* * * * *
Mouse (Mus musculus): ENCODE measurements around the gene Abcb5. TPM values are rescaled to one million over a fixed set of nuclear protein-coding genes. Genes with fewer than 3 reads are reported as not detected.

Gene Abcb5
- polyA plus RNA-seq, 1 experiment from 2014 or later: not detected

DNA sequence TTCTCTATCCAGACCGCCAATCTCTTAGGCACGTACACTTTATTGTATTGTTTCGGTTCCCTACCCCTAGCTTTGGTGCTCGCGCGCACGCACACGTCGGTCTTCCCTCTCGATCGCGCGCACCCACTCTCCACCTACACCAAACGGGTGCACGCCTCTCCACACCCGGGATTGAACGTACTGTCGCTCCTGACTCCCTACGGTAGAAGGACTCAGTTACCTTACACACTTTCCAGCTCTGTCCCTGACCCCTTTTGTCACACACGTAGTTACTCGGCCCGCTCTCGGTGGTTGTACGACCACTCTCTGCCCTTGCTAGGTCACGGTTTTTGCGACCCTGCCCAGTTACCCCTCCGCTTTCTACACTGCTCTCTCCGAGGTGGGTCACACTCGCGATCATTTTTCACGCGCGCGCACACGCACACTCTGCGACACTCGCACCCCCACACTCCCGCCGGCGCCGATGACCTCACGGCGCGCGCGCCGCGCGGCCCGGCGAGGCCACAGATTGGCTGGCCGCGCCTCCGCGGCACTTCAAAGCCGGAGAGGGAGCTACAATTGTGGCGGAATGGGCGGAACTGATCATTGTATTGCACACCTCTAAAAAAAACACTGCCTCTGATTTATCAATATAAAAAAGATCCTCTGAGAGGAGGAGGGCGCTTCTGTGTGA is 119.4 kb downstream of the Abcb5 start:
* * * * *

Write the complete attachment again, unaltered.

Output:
Mouse (Mus musculus): ENCODE measurements around the gene Abcb5. TPM values are rescaled to one million over a fixed set of nuclear protein-coding genes. Genes with fewer than 3 reads are reported as not detected.

Gene Abcb5
- polyA plus RNA-seq, 1 experiment from 2014 or later: not detected

DNA sequence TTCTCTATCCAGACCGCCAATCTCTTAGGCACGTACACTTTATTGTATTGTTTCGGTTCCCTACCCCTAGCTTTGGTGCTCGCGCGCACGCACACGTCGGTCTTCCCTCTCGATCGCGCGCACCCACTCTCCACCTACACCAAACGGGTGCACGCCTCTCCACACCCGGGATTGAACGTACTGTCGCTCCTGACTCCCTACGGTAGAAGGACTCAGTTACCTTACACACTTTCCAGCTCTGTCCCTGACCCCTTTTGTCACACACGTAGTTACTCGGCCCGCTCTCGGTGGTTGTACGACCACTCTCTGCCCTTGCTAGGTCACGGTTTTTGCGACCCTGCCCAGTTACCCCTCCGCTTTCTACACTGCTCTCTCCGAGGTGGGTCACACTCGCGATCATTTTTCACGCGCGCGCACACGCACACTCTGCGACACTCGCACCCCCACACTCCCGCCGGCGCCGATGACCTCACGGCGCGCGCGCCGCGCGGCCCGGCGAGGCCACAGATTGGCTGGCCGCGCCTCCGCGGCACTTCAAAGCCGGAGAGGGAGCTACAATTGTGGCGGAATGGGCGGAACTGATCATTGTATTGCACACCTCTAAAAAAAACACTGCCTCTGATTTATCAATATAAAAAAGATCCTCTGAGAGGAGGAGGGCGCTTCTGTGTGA is 119.4 kb downstream of the Abcb5 start: